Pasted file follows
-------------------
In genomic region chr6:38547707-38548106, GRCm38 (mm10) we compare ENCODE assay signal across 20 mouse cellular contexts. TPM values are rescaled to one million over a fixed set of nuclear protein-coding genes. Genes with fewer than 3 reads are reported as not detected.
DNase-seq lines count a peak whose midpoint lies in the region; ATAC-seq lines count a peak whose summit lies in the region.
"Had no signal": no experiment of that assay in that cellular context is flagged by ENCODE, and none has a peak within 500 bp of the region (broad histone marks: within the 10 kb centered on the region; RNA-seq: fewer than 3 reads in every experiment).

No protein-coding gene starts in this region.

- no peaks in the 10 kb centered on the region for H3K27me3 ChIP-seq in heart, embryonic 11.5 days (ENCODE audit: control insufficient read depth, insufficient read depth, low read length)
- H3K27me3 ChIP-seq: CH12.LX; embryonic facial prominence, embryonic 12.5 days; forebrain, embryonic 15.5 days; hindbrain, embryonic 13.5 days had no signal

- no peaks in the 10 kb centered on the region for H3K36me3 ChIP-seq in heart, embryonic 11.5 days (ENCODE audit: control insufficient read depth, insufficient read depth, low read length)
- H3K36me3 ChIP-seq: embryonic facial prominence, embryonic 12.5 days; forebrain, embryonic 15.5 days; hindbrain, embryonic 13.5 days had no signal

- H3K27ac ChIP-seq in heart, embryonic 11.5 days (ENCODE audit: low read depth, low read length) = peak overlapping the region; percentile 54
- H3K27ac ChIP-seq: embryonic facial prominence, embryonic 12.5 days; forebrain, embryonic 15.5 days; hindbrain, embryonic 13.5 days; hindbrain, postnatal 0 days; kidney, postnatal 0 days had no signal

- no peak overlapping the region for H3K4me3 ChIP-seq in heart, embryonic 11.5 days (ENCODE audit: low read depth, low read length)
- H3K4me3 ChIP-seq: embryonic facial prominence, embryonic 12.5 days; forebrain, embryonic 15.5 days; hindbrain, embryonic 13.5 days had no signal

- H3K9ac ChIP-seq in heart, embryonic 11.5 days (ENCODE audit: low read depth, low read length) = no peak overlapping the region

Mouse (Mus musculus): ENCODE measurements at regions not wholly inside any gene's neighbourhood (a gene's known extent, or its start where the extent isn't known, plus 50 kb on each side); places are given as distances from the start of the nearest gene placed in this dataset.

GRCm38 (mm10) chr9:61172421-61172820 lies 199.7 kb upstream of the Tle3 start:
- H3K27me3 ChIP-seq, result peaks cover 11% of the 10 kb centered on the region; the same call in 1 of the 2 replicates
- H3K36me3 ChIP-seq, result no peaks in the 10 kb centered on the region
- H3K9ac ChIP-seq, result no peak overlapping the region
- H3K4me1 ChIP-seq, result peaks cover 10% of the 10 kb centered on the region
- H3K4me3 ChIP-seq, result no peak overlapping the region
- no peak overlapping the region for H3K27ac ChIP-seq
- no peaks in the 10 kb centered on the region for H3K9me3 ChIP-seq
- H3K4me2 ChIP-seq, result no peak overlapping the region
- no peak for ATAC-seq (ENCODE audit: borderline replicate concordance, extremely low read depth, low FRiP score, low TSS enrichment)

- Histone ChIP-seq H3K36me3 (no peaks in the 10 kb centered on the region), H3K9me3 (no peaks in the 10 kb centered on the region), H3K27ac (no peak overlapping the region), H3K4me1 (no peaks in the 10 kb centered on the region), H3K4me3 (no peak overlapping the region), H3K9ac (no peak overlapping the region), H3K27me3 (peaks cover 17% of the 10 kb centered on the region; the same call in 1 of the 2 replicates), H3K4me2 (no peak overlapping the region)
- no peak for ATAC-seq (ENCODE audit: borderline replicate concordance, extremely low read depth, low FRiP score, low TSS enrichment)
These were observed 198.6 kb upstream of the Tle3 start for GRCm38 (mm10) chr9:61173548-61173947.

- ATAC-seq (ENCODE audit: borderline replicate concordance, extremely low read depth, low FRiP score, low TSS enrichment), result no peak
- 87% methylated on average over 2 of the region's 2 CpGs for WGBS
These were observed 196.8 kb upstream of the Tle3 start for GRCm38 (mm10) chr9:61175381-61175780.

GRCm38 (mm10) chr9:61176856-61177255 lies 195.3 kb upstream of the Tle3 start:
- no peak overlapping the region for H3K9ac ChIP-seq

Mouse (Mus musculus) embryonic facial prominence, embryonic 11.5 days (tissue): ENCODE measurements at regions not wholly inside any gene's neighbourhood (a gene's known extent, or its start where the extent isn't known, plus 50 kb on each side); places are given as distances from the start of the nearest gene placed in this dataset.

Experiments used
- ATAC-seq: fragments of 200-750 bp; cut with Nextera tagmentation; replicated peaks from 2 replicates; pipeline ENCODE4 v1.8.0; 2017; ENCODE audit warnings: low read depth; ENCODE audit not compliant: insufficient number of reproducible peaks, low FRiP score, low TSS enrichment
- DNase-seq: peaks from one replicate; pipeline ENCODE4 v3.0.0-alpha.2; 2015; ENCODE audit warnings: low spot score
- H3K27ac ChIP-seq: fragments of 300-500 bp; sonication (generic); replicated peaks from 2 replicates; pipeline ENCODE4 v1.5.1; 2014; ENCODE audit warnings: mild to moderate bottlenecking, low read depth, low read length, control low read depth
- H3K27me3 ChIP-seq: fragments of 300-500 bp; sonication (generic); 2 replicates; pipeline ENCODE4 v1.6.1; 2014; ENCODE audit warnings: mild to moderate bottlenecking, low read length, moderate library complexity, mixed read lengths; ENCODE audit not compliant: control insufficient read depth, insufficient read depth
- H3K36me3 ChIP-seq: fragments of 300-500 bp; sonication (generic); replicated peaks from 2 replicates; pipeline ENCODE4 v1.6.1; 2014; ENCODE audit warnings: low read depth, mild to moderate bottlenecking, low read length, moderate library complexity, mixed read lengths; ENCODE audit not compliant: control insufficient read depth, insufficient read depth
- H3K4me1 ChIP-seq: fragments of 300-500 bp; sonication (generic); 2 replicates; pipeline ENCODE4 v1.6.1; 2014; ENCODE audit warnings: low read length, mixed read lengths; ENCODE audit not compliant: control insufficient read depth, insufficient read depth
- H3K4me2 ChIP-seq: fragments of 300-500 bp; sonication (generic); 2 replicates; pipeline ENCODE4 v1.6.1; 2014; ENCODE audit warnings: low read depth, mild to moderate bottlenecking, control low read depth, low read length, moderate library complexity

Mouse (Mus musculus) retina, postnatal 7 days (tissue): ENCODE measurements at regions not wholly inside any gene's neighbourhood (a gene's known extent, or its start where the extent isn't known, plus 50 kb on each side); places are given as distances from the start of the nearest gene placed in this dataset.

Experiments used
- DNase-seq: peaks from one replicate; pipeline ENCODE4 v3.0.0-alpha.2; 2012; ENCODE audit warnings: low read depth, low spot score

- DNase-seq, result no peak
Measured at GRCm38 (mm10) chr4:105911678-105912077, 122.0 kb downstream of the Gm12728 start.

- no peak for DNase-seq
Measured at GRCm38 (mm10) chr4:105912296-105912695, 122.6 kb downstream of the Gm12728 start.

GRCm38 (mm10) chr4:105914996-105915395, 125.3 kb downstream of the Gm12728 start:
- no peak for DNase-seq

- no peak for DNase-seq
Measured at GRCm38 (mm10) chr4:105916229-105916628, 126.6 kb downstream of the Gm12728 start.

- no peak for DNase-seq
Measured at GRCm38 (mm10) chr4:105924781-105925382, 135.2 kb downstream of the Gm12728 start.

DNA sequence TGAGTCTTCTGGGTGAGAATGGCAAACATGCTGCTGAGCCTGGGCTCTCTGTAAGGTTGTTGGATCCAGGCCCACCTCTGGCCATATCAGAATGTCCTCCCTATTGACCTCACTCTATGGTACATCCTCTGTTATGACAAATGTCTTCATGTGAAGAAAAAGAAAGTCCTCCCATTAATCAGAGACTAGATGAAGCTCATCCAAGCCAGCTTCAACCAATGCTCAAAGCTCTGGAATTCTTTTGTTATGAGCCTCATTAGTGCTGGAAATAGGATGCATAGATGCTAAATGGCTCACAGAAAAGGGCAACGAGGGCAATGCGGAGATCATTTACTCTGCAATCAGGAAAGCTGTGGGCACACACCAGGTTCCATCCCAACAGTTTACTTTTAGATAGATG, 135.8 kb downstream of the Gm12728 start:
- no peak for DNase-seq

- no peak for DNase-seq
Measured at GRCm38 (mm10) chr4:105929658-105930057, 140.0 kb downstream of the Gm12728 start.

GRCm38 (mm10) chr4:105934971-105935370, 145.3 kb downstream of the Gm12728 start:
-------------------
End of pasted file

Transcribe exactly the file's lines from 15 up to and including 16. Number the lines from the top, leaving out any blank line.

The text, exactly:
GRCm38 (mm10) chr9:61172421-61172820 lies 199.7 kb upstream of the Tle3 start:
- H3K27me3 ChIP-seq, result peaks cover 11% of the 10 kb centered on the region; the same call in 1 of the 2 replicates